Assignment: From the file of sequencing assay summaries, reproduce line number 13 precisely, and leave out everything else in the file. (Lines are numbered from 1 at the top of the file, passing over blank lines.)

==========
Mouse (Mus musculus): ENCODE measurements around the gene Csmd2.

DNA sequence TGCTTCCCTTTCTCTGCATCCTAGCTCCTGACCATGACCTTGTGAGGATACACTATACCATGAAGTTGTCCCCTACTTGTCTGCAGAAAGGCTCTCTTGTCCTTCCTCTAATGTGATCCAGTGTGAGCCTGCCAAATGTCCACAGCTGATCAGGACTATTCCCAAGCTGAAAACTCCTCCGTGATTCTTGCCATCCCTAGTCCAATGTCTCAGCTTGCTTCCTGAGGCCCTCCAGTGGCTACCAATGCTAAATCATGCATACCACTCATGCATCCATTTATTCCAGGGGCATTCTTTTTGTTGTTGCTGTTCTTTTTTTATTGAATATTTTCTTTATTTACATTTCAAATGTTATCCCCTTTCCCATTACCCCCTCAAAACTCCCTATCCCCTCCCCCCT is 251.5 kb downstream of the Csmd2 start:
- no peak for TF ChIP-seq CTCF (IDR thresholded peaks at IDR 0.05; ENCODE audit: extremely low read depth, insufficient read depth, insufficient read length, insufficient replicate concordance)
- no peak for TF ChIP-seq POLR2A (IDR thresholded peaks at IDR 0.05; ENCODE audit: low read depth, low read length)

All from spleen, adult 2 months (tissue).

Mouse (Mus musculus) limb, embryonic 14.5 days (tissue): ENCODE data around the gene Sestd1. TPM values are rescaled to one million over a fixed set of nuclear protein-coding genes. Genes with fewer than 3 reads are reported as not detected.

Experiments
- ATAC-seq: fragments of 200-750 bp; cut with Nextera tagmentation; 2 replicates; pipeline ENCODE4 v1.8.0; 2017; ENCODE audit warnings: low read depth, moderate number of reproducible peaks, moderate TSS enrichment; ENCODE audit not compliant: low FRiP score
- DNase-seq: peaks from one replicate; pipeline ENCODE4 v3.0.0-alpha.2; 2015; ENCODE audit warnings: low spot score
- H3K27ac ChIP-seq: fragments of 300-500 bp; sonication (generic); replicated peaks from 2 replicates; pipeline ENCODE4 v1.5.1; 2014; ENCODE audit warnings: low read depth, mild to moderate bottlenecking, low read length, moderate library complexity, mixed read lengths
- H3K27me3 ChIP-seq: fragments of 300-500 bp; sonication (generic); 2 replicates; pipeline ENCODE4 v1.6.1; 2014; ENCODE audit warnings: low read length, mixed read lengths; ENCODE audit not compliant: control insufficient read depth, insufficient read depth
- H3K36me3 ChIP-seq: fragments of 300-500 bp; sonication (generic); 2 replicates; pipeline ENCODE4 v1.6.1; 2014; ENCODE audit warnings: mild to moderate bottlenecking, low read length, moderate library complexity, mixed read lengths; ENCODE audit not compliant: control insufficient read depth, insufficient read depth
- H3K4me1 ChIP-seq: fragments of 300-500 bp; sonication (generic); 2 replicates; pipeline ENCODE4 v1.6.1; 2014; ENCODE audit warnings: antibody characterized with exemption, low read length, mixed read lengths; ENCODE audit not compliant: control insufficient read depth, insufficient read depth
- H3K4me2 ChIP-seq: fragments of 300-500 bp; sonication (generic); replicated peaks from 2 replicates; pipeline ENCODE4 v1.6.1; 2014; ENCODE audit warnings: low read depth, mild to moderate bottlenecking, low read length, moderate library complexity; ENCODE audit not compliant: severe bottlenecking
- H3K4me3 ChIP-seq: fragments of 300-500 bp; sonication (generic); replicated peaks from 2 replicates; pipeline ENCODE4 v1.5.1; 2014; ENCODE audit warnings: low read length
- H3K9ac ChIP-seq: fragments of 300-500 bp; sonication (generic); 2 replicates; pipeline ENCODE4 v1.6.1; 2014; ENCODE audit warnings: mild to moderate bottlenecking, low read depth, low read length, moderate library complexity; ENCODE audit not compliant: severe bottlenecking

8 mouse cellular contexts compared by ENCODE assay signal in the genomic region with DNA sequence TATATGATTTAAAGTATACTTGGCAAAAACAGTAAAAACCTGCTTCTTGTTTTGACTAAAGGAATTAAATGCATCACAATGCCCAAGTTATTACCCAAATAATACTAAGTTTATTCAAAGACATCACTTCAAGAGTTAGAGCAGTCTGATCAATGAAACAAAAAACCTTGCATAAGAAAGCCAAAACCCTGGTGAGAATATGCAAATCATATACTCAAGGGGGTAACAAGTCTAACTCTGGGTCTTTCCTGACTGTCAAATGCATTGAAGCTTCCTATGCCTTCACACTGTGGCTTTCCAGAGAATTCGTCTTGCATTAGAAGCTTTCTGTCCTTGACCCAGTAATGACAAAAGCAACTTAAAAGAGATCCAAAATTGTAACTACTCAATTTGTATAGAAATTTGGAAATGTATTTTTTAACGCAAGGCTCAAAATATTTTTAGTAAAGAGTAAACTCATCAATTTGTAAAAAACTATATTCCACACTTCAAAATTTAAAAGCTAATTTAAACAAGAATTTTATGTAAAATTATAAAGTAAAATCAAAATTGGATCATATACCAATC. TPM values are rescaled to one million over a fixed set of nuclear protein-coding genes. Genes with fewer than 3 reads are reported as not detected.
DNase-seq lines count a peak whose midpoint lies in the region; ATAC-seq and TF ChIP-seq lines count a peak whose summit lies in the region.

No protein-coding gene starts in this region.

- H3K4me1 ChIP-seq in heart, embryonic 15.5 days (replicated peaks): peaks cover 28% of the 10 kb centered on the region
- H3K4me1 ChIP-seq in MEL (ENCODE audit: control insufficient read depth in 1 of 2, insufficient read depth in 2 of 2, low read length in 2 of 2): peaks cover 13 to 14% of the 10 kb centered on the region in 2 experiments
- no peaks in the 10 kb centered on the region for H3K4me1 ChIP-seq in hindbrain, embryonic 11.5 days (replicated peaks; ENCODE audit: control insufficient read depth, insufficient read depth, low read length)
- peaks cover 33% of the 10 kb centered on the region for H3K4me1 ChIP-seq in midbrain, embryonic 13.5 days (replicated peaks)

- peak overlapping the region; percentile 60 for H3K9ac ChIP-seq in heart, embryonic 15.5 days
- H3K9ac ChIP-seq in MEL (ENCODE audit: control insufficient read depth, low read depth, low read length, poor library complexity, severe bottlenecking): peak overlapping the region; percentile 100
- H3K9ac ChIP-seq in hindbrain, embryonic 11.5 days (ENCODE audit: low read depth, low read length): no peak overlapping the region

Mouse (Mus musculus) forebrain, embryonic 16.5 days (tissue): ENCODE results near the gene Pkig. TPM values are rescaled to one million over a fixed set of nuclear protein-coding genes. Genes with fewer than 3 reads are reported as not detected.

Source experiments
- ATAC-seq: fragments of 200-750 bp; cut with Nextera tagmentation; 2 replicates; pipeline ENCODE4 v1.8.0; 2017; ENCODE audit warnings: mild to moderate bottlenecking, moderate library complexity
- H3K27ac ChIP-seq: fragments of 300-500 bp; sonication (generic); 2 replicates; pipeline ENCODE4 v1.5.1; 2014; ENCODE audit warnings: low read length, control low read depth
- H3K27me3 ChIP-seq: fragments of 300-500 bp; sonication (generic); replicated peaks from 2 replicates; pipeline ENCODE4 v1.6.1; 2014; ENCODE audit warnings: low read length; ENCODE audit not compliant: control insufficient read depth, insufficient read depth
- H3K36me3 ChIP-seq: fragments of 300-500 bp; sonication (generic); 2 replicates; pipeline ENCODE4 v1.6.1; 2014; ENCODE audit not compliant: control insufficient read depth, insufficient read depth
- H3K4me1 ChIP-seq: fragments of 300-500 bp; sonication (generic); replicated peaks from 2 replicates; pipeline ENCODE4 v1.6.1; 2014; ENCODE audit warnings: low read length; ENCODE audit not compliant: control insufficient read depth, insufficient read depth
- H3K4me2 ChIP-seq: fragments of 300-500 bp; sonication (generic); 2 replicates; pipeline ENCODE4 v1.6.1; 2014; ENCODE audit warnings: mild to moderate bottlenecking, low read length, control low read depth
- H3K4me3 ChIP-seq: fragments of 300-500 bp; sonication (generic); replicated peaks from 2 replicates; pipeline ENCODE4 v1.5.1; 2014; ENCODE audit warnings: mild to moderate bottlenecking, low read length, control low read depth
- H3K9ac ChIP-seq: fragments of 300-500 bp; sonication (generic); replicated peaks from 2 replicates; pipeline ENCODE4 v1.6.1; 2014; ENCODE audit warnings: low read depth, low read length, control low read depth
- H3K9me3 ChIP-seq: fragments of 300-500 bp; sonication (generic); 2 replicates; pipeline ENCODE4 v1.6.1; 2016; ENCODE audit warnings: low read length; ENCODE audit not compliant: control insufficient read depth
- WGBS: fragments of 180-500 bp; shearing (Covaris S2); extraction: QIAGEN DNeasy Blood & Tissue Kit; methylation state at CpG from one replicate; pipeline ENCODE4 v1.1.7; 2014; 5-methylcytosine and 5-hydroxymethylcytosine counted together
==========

- H3K4me1 ChIP-seq: fragments of 300-500 bp; sonication (generic); 2 replicates; pipeline ENCODE4 v1.6.1; 2014; ENCODE audit warnings: antibody characterized with exemption, low read length, mixed read lengths; ENCODE audit not compliant: control insufficient read depth, insufficient read depth